"It is not yet known whether any preparation of human ES cells (generally believed to be much longer-lived than adult stem cells) will continue to grow 'indefinitely,' without undergoing genetic changes."2
    References
    S. Sipione et al. 2004. Insulin expressing cells from differentiated embryonic stem cells are not beta cells. Diabetologia 47: 499-508.
    "Recent Developments in Stem Cell Research." Monitoring Stem Cell Research. The President's Council on Bioethics, January 2004.
  • In order to be used clinically, human embryonic stem cells must be differentiated prior to use in patients. Undifferentiated stem cells could produce tumors and multiply unchecked within a patient, causing more problems than providing appropriate therapy. It is uncertain if conditions can be defined such that all embryonic stem cells differentiate into the correct cell type prior to therapeutic use. Complications caused by undifferentiated cells might not be discovered until years after the first clinical trials are begun. This differentiation problem is acknowledged on the International Society for Stem Cell Research website:
    "Scientists are still working on developing proper conditions to differentiate embryonic stem cells into specialized cells. As embryonic stem cells grow very fast, scientists must be very careful in fully differentiating them into specialized cells. Otherwise, any remaining embryonic stem cells can grow uncontrolled and form tumors."1
    Recently, three established stem cell lines were shown to exhibit abnormalities in chromosome number and structure.2, 3 Obviously, stem cell lines must be checked periodically to make sure the cells do not become abnormal during continued culture. The use of abnormal cells in treatment of patients could result in indeterminate complications.
    References
    "Frequently Asked Questions." International Society for Stem Cell Research.
    Draper, J.S., et al., "Recurrent gain of chromosomes 17q and 12 in cultured human embryonic stem cells," Nature Biotechnology December 7, 2003, advance online publication.
    C. Cowan et al. 2004. Derivation of Embryonic Stem-Cell Lines from Human Blastocysts. New England Journal of Medicine 350: 1353-1356.
  • Undifferentiated stem cells could produce tumors and multiply unchecked within a patient, causing more problems than providing appropriate therapy. According to a recent article ion the New England Journal of Medicine:
    "There are still many hurdles to clear before embryonic stem cells can be used therapeutically. For example, because undifferentiated embryonic stem cells can form tumors after transplantation in histocompatible animals, it is important to determine an appropriate state of differentiation before transplantation. Differentiation protocols for many cell types have yet to be established. Targeting the differentiated cells to the appropriate organ and the appropriate part of the organ is also a challenge.”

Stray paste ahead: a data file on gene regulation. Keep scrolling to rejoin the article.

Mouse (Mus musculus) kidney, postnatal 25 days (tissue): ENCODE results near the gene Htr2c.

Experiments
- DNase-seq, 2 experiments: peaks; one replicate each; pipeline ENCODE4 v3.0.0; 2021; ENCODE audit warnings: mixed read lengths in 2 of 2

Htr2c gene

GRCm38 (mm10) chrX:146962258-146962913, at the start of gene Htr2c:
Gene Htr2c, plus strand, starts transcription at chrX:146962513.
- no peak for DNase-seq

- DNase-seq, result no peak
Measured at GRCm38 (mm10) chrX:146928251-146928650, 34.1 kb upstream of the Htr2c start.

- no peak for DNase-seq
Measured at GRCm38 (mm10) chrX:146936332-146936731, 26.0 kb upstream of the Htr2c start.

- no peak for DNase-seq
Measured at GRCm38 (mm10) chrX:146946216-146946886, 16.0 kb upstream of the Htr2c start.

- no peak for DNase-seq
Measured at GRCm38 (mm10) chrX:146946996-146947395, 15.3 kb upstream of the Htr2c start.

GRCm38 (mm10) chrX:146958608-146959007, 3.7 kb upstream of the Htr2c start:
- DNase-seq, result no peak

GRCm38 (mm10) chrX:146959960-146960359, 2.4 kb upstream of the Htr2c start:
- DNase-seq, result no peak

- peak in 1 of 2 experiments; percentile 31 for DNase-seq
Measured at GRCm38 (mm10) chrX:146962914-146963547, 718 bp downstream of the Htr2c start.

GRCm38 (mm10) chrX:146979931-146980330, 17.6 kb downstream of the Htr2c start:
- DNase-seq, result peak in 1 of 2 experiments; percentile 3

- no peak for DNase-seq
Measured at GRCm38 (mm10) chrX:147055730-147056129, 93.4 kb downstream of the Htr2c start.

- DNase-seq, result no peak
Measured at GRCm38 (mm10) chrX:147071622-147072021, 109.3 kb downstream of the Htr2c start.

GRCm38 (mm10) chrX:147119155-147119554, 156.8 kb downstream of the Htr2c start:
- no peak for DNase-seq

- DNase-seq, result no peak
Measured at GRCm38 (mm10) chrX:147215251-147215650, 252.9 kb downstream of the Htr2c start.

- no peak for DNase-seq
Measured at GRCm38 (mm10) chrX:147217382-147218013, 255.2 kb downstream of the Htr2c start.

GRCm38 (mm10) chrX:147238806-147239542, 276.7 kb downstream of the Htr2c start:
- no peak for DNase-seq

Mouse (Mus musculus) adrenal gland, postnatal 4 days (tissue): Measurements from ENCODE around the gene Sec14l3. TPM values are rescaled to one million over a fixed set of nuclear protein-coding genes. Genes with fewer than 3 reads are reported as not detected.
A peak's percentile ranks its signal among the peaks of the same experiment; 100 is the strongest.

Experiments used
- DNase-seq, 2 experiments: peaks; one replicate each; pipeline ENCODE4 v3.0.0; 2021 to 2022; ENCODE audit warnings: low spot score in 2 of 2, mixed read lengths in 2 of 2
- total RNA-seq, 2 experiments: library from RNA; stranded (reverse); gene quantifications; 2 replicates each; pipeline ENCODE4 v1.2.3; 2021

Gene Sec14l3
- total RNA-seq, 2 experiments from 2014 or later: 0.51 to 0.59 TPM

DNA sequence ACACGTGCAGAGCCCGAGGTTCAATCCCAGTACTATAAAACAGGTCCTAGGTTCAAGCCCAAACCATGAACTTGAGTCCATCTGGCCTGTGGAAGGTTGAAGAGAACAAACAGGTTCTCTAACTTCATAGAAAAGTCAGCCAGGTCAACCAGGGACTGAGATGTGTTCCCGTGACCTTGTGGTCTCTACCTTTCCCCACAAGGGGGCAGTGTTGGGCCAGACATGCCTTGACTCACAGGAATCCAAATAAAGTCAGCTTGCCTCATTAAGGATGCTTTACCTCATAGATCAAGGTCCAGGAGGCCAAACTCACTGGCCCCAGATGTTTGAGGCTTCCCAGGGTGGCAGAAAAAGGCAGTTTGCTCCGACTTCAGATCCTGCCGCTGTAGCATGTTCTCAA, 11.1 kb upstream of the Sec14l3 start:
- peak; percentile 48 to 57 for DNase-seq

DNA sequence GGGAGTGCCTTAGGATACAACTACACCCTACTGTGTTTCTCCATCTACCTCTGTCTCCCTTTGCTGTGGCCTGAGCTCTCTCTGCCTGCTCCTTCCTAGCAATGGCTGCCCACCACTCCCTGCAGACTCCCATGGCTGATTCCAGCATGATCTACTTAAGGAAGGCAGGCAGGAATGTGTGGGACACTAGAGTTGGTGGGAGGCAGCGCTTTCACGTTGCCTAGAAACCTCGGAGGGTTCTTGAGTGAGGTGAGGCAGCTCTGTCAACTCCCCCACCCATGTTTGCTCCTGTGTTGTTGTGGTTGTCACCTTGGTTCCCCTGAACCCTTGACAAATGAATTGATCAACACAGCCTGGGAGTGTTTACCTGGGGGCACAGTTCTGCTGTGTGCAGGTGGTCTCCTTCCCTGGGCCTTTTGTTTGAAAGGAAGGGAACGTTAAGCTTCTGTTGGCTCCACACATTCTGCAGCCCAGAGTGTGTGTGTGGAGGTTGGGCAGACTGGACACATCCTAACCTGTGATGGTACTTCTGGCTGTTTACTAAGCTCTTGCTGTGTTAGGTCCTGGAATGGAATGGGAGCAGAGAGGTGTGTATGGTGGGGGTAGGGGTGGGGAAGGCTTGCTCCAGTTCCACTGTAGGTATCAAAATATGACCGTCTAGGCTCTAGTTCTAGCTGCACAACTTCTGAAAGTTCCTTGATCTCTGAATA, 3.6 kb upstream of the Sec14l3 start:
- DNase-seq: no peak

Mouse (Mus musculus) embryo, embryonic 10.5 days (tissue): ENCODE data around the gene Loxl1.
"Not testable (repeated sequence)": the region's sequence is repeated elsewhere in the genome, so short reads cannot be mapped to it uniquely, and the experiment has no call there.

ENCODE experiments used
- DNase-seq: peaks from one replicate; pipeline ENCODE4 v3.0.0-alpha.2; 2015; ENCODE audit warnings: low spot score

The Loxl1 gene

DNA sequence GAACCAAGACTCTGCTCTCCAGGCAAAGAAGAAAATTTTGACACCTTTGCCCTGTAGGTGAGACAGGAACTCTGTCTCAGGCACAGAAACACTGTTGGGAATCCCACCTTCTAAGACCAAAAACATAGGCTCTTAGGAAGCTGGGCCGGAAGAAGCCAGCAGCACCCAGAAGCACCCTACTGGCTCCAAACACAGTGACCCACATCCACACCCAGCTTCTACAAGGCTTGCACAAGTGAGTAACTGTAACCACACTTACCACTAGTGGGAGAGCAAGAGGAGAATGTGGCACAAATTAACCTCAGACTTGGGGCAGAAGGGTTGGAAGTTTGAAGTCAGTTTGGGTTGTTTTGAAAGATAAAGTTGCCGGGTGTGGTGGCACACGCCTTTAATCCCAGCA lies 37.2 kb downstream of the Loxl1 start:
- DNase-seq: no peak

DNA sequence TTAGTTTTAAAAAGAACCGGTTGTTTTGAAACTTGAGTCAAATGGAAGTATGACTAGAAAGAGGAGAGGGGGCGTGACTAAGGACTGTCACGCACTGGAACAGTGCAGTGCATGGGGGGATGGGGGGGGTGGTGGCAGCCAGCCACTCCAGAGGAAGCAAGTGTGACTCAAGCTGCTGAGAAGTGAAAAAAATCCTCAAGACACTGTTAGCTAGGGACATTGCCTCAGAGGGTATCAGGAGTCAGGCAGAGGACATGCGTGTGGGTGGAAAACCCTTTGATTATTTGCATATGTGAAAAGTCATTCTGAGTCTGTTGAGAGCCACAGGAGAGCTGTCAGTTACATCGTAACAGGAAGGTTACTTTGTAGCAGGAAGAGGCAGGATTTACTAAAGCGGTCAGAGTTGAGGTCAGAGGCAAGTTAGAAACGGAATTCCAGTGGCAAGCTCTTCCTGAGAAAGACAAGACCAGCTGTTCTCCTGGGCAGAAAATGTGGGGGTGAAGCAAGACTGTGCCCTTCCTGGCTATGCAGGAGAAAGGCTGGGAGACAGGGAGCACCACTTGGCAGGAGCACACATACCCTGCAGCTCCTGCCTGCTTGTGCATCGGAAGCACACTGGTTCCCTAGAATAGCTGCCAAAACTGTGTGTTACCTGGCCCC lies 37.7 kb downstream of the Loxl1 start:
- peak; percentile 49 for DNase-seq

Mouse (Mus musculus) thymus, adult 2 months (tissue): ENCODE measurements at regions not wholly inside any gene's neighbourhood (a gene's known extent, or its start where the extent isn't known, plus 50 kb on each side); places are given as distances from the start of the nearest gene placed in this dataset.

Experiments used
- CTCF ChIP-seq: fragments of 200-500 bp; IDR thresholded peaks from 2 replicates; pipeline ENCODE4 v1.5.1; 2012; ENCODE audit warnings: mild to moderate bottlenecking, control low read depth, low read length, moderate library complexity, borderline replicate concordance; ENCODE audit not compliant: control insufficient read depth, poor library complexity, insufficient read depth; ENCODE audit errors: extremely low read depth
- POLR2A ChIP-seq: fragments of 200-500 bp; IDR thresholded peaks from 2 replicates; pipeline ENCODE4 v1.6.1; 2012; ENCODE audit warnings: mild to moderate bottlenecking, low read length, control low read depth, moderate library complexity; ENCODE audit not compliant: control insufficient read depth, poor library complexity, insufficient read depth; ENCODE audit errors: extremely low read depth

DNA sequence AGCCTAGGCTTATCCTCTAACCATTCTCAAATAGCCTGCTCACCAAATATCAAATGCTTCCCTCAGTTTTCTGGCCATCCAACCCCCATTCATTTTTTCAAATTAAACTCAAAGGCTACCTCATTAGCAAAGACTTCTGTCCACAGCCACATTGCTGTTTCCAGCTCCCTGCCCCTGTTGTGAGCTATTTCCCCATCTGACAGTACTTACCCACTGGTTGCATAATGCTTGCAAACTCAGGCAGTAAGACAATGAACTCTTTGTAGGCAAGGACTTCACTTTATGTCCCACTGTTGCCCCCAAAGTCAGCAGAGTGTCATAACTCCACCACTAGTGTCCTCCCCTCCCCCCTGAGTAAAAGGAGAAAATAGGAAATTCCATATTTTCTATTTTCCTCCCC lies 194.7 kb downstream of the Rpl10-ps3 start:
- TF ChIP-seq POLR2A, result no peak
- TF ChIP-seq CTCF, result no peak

Harvard scientists reported in the Proceedings of the National Academy of Sciences that five out of the 19 mice injected with embryonic stem cells developed tumors and died."2
    Stem cell lines will suffer the same tissue rejection problems as adult transplants. Once differentiated, these cells will express the HLA tissue antigens programmed by their parental DNA. These antigens must match those of the recipient or else tissue rejection will occur. An admission of the problem of immune rejection can be found from The Scientist:
    "[W]ithin the [embryonic stem cell] research community, realism has overtaken early euphoria as scientists realize the difficulty of harnessing ESCs safely and effectively for clinical applications. After earlier papers in 2000 and 2001 identified some possibilities, research continued to highlight the tasks that lie ahead in steering cell differentiation and avoiding side effects, such as immune rejection and tumorigenesis.”1
    References
    E. Phimister and J. Drazen. 2004. Two Fillips for Human Embryonic Stem Cells.” New England Journal of Medicine 350: 1351-1352.
    Bjorklund, L. M., R. Sanchez-Pernaute, et al. 2002 "Embryonic stem cells develop into functional dopaminergic neurons after transplantation in a Parkinson rat model." Proceedings of the National Academy of Sciences 99: 2344-2349.
    Hunter, Philip. 2003. Differentiating Hope from Embryonic Stem Cells. The Scientist 17: 31.
  • Like all immortal cell lines, embryonic stem cell lines must be protected and checked for contamination with viruses, bacteria, fungi, and Mycoplasma. The use of infected lines in patient treatment could have devastating effects. Many embryonic stem cell lines are grown using mouse feeder cells. The mouse cells help the embryonic lines to grow, but pose risks for transplantation due to compatibility problems in human bodies.1
    Reference
    Kennedy, Donald. 2003. Stem Cells: Still Here, Still Waiting. Science 300: 865.
  • Every cell contains a complete copy of “the blueprint of life”
    DNA consists of two strands of nucleotides - 4 bases (A,G,T,C)
    23 pairs of chromosomes
    If unwound and tied together, human DNA in one cell would stretch ~ 5 feet, but would be only 50 trillionths of an inch wide!